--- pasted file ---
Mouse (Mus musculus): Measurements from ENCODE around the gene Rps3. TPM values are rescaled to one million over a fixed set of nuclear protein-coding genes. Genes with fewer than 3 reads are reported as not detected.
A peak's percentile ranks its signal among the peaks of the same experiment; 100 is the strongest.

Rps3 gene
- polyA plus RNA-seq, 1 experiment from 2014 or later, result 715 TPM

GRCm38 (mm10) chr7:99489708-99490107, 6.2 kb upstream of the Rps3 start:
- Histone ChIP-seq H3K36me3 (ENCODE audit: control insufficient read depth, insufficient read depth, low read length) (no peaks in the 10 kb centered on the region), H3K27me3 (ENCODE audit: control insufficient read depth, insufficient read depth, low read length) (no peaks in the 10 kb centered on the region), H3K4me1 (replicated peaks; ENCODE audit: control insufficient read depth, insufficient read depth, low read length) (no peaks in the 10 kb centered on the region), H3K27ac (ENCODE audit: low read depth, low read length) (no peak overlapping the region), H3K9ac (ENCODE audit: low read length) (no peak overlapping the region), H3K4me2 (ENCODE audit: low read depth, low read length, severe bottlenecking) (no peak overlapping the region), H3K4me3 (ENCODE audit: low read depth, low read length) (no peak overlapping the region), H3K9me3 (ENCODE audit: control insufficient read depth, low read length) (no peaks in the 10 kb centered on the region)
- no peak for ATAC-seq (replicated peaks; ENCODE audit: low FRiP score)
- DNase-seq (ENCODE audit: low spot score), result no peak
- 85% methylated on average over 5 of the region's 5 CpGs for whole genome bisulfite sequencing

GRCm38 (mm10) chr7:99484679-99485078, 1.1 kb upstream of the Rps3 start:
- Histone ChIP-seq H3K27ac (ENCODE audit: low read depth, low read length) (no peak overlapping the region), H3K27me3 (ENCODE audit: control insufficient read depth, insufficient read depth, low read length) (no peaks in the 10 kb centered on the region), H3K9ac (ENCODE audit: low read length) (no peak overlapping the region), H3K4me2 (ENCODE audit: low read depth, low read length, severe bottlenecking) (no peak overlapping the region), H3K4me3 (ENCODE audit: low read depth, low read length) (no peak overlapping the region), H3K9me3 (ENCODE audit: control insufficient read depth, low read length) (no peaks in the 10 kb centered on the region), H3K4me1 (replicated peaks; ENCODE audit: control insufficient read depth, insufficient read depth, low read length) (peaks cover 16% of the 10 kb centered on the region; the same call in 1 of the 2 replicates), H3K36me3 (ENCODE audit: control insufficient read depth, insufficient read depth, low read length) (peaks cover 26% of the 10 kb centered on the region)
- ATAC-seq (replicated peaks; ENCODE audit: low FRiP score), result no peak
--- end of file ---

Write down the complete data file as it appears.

Mouse (Mus musculus): Measurements from ENCODE around the gene Rps3. TPM values are rescaled to one million over a fixed set of nuclear protein-coding genes. Genes with fewer than 3 reads are reported as not detected.
A peak's percentile ranks its signal among the peaks of the same experiment; 100 is the strongest.

Rps3 gene
- polyA plus RNA-seq, 1 experiment from 2014 or later, result 715 TPM

GRCm38 (mm10) chr7:99489708-99490107, 6.2 kb upstream of the Rps3 start:
- Histone ChIP-seq H3K36me3 (ENCODE audit: control insufficient read depth, insufficient read depth, low read length) (no peaks in the 10 kb centered on the region), H3K27me3 (ENCODE audit: control insufficient read depth, insufficient read depth, low read length) (no peaks in the 10 kb centered on the region), H3K4me1 (replicated peaks; ENCODE audit: control insufficient read depth, insufficient read depth, low read length) (no peaks in the 10 kb centered on the region), H3K27ac (ENCODE audit: low read depth, low read length) (no peak overlapping the region), H3K9ac (ENCODE audit: low read length) (no peak overlapping the region), H3K4me2 (ENCODE audit: low read depth, low read length, severe bottlenecking) (no peak overlapping the region), H3K4me3 (ENCODE audit: low read depth, low read length) (no peak overlapping the region), H3K9me3 (ENCODE audit: control insufficient read depth, low read length) (no peaks in the 10 kb centered on the region)
- no peak for ATAC-seq (replicated peaks; ENCODE audit: low FRiP score)
- DNase-seq (ENCODE audit: low spot score), result no peak
- 85% methylated on average over 5 of the region's 5 CpGs for whole genome bisulfite sequencing

GRCm38 (mm10) chr7:99484679-99485078, 1.1 kb upstream of the Rps3 start:
- Histone ChIP-seq H3K27ac (ENCODE audit: low read depth, low read length) (no peak overlapping the region), H3K27me3 (ENCODE audit: control insufficient read depth, insufficient read depth, low read length) (no peaks in the 10 kb centered on the region), H3K9ac (ENCODE audit: low read length) (no peak overlapping the region), H3K4me2 (ENCODE audit: low read depth, low read length, severe bottlenecking) (no peak overlapping the region), H3K4me3 (ENCODE audit: low read depth, low read length) (no peak overlapping the region), H3K9me3 (ENCODE audit: control insufficient read depth, low read length) (no peaks in the 10 kb centered on the region), H3K4me1 (replicated peaks; ENCODE audit: control insufficient read depth, insufficient read depth, low read length) (peaks cover 16% of the 10 kb centered on the region; the same call in 1 of the 2 replicates), H3K36me3 (ENCODE audit: control insufficient read depth, insufficient read depth, low read length) (peaks cover 26% of the 10 kb centered on the region)
- ATAC-seq (replicated peaks; ENCODE audit: low FRiP score), result no peak